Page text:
200 YEARS AGO: COMMUNITY PRAYER: THE SOURCE OF ALL MISSIONARY SUCCESS

It seems surprising that as the sixth ministry Eugene puts the community prayer of the Breviary:

All the priests, oblates, and novices are bound to recite the Divine Office in common, according to the rite of the Holy Roman Church, at the hours prescribed by the schedule.

The surprising part is not that the Missionaries must pray regularly, but that this is seen as one of the MINISTRIES of the Missionaries. In other words, the time given to praying the Breviary is as important as any one of the other ministries.

Apart from the personal sanctification that Eugene never stops stressing (“be” in order to “do”), the community prayer is other-centered in that it is a ministry done for the good of the whole Congregation and its mission.

The Institute regards this exercise as the source of all the blessings which must pour out upon all the ministry of the whole Society.

1818 Rule, Part One, Chapter 3, §6 Divine Office

Praying the Divine Office, the Liturgy of the Hours, is an act of the Church and for the good of the whole Church, of which the community of Missionaries is a cell.

Two clarifications on the text:

– One of the ends of the Missionaries was to make up for the disappearance of the Orders, whose foundation was built on singing the Divine Office at various moments of the day – hence this initial insistence. As the Oblates became geographically more widespread and their ministry more varied in small groups or individually – it was the spirit of this part of the Rule that had to be maintained in their individual prayer: praying the Breviary was a ministry for the welfare of the mission of the whole Congregation.

– Eugene used the word “oblates” to denote all those who had professed their first vows and were not yet priests (i.e. scholastics – seminarians). This was 8 years before the Congregation took the official name of “Oblates” for all its members.

The Liturgy of the Hours is the prayer of the Church, the spouse of Christ. In it, we praise the Father for his wonderful works and invoke his blessing on our mission. Each community will ordinarily celebrate part of the Hours in common. Where possible, the faithful will be invited to join us in this public prayer of the Church. CC&RR, Constitution 33

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One Response to 200 YEARS AGO: COMMUNITY PRAYER: THE SOURCE OF ALL MISSIONARY SUCCESS

  1. Eleanor Rabnett, Oblate Associate says:

    Constitution 33 – Our Spiritual Resources.
    “The Liturgy of the Hours is the prayer of the Church, the spouse of Christ […] We praise the Father for his wonderful works and invoke his blessing on our mission […] Where possible, the faithful will be invited to join us in this public prayer of the Church.”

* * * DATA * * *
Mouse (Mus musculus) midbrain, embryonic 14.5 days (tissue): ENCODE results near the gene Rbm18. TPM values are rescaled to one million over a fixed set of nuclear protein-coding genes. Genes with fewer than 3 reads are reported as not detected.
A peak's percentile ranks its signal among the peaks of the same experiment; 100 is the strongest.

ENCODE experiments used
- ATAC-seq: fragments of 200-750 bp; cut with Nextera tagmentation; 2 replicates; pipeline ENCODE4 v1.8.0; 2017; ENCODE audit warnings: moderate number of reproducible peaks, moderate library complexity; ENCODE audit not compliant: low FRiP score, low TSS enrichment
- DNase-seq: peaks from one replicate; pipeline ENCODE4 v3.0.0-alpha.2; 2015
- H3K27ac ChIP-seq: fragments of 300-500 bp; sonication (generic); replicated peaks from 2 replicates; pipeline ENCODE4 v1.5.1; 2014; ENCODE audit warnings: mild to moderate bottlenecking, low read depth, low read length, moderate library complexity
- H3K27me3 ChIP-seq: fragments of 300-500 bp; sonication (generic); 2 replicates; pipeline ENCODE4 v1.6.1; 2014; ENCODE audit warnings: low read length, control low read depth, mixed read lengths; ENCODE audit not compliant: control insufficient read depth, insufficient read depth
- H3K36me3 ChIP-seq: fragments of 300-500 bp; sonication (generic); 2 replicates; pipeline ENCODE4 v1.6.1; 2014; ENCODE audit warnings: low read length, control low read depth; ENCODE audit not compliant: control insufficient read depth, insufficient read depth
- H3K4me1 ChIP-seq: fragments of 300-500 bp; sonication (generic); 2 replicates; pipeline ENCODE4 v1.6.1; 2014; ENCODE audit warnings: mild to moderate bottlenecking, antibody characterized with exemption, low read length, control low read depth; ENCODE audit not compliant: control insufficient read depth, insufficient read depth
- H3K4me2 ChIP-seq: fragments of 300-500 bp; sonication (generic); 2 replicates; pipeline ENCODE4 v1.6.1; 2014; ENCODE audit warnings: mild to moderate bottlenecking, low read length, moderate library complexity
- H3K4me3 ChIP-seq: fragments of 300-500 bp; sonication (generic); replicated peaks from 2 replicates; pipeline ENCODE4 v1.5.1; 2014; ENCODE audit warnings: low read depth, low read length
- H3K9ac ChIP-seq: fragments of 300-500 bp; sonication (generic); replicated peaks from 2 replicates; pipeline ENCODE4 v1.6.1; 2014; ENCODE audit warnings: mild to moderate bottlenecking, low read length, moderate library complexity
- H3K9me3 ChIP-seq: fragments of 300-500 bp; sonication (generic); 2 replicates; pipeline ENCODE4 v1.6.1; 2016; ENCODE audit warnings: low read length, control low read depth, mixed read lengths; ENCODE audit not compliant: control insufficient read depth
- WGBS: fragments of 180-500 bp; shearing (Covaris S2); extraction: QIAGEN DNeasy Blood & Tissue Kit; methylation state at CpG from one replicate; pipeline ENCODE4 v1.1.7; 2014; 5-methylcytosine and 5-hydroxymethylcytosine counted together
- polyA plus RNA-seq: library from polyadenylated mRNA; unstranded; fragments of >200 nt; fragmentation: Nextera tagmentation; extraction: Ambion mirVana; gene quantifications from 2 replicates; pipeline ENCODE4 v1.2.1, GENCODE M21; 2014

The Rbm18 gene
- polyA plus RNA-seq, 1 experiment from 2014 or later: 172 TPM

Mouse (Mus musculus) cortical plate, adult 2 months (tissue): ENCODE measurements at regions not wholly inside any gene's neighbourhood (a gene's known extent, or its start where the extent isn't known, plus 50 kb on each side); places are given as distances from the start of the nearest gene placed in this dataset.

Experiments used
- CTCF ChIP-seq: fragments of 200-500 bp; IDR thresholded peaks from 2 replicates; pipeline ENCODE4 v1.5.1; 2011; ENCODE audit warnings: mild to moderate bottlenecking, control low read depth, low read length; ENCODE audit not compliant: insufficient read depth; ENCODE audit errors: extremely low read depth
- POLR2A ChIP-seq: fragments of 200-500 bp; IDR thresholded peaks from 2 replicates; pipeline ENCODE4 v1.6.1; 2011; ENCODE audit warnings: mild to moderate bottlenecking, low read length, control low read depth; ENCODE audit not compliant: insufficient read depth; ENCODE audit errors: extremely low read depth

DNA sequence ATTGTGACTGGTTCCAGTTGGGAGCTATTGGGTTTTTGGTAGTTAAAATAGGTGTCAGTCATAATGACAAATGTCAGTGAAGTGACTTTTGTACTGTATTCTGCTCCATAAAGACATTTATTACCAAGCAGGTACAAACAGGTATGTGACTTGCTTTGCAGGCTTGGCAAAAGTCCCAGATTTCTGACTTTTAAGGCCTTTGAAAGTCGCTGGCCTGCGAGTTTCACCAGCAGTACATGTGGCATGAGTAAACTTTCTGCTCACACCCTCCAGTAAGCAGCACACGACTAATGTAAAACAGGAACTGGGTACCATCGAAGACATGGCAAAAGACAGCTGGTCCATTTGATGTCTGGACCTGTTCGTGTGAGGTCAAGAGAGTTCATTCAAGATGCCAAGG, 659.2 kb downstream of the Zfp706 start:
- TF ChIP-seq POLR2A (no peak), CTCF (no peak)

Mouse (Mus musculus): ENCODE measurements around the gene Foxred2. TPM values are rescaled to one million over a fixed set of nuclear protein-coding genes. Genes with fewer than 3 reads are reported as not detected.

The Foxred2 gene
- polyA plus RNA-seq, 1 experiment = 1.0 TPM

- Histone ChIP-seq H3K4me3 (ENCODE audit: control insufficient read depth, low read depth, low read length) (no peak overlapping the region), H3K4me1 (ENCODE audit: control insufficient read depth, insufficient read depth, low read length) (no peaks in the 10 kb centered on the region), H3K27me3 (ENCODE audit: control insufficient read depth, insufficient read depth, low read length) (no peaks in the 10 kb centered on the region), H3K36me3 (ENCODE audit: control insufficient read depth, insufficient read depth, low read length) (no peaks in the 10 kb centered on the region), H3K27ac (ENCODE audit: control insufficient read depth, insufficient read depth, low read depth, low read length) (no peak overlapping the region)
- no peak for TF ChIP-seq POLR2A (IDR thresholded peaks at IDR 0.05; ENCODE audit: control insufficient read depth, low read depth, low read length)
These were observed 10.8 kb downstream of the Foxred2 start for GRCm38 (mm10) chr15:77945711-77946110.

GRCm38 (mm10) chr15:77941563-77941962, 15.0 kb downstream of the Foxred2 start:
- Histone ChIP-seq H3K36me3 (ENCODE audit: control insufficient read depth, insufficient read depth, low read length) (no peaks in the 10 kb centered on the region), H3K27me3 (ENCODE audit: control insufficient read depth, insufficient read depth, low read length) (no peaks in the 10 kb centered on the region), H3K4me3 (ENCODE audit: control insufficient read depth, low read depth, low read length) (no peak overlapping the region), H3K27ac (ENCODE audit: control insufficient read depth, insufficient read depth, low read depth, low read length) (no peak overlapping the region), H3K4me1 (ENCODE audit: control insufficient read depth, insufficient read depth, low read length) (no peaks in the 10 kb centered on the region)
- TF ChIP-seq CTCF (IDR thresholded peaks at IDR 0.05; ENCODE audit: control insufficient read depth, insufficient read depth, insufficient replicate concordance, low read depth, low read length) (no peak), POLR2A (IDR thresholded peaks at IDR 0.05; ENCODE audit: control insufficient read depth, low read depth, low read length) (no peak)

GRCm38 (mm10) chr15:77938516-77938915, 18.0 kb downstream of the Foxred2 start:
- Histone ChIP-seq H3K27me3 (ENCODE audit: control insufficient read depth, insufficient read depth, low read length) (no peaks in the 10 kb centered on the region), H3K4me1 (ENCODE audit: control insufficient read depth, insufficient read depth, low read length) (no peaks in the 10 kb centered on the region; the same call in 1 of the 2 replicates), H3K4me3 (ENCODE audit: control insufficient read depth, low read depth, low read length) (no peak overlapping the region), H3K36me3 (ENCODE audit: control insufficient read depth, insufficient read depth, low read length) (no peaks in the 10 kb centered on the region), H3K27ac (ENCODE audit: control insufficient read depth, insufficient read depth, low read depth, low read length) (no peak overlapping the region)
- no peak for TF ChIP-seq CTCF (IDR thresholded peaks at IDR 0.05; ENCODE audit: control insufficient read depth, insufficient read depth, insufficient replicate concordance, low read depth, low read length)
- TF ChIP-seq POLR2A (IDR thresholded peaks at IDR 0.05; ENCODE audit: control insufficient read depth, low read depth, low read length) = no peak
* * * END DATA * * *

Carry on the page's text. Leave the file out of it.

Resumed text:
I sit in wonder – 8 years before taking the name “Oblates” for all members of their small community Eugene uses the word “Oblates” to describe who will pray the Breviary. Not some kind of a fluke that this word was used, but rather the working of the Holy Spirit.
    How often are we, the faithful, we who make up the Church invited to join in this beautiful prayer of the Church? The prayer of the Church, the prayer of the community of which we each take and play a part in. And yet I find myself called and invited to take part in this ancient prayer for all. As a lay person I find myself wanting to pray it each day, but I have to admit that my desire to pray it comes only in the morning. As I pray I join in communion with any and all others of the Church who are praying it (much as we come together and are united in Oraison). I know that it is ‘community’ prayer and I think for a moment of Blessed Joseph Gerard and how he most certainly prayed his breviary as he could, alone… I think of those early missionaries who came to North America and in particular to Canada and her most isolated northern areas – so many did not have the occasion to live together under one roof and who must have prayed their Breviary in the spirit of oraison, in the spirit of community.
    It is every bit as much a gift as the Eucharist, as the Word of God, as the practice of Oraison and the other sacraments given to us to live. There will be a special moment of gratitude later this morning as I join with the Church in praying my Morning Prayer.

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